Tag Archives: raccoons

One Health Headlines: Friday, August 31, 2012

In this week’s One Health roundup: Two more visitors to Yosemite National Park have been diagnosed with rodent-borne hantavirus; the CDC reports new cases of H3N2v influenza, including limited human-to-human spread; how the “Indiana Jones of pathogens” is scouring the globe for clues on the next pandemic; and much, much more.

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One Health Headlines: Friday, May 25, 2012

Rabies featured prominently in the news this week after a woman in England was reported to have contracted rabies while traveling in Southeast Asia, apparently from a dog bite. She’s currently being treated in the U.K. Meanwhile, seven children in Peru have died in the last two months after exposure to rabies through bat bites.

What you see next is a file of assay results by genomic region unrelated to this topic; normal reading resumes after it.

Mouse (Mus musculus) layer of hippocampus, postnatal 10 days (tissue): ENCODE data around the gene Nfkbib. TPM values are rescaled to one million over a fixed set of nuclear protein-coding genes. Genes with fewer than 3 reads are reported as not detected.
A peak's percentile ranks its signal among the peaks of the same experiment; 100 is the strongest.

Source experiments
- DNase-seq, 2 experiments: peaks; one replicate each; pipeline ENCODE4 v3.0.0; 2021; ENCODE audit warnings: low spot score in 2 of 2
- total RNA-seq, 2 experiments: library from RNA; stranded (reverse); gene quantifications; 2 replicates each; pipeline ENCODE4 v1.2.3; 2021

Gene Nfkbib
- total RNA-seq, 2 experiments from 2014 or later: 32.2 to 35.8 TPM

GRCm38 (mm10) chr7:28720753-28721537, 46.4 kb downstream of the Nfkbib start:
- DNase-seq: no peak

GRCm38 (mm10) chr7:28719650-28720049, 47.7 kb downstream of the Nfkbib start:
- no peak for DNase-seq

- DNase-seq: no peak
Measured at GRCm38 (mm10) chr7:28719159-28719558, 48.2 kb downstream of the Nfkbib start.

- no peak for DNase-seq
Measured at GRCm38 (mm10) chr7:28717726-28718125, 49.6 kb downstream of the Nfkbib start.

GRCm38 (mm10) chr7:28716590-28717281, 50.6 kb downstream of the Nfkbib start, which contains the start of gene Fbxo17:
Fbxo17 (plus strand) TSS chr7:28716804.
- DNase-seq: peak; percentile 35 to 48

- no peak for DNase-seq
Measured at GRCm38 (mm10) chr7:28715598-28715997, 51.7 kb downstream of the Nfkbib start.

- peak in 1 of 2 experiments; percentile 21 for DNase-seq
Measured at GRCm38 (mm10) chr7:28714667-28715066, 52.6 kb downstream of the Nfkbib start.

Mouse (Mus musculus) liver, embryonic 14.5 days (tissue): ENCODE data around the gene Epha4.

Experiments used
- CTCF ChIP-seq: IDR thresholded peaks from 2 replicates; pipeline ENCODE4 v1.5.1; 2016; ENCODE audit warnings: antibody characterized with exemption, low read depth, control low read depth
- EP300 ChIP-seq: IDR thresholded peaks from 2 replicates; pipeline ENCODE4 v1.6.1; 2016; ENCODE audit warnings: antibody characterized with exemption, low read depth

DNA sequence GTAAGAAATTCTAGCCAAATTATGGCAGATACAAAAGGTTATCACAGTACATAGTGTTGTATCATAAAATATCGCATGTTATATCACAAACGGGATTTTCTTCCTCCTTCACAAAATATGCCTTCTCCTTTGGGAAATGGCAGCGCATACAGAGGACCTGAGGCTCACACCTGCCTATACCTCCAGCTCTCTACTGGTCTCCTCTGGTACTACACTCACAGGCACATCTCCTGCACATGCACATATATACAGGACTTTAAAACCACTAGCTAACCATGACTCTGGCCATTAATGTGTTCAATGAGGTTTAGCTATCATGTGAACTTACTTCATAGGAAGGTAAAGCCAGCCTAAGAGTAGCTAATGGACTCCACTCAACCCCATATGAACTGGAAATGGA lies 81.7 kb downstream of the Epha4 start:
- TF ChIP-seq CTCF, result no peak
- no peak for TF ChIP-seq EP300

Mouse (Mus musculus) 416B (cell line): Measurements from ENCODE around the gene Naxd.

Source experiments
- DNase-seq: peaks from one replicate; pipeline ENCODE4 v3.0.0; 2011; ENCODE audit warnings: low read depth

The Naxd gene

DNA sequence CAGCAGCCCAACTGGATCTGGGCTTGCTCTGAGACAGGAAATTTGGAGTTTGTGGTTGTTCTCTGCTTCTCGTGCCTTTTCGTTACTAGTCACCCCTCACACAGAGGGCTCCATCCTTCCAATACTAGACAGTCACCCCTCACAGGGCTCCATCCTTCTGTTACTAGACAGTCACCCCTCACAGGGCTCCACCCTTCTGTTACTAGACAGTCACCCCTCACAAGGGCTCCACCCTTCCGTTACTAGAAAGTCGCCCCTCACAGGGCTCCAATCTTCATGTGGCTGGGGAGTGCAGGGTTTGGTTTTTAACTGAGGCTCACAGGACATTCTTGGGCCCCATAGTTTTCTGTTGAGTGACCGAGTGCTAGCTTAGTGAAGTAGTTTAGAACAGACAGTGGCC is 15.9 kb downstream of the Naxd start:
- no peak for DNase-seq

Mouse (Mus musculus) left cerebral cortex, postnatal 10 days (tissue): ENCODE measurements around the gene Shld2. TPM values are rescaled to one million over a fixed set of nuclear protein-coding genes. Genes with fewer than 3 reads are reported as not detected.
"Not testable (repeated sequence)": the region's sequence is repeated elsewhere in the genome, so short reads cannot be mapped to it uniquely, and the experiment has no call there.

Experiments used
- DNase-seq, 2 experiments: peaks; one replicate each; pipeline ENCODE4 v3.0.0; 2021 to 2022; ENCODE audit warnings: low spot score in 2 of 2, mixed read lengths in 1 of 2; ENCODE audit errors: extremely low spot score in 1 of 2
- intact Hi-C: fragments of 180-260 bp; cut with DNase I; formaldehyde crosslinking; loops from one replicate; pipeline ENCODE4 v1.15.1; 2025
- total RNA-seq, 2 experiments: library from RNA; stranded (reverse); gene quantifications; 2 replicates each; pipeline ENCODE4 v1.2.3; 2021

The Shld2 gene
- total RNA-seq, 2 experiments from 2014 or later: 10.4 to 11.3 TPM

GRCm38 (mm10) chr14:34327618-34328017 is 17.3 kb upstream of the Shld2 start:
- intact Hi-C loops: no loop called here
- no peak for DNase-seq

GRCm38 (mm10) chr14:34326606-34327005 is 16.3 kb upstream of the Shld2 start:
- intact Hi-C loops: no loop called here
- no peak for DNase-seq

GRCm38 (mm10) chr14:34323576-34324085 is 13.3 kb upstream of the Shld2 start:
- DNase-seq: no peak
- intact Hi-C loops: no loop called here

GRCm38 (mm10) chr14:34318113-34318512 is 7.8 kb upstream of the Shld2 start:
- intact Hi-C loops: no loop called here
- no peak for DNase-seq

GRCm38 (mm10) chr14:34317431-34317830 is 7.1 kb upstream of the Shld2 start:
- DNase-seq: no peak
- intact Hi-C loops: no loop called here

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Backyard bandits and Baylisascaris

While I was growing up, my family had a raccoon that would always make an appearance in our neighborhood the night before garbage pickup. We even gave the raccoon a name — “Rory the Raccoon” — and caught him in the act of going through our trash on a few occasions. He was a nuisance, but that was all. People in areas with raccoon populations may have a bigger concern, though: an intestinal parasite called Baylisascaris procyonis. It’s nothing new, but it’s been reported in several states recently. And with winter — the raccoon’s mating season — quickly approaching, it’s a good idea to be mindful of the disease. B. procyonis is spread through parasite eggs in the infected raccoon’s stool, much like the way that roundworms and other intestinal parasites are spread from infected dogs or cats to other dogs or cats (or to people).  The eggs are resistant to many environmental factors, such as cold and disinfectants and can last for years, making them tough to eliminate.

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World Rabies Day is September 28

It’s not a holiday, but it’s a very important day. Rabies isn’t just a “mad dog” you see in movies like “Cujo” or “Old Yeller” or “To Kill a Mockingbird.” It’s a real disease, and it’s deadly. It’s also preventable.

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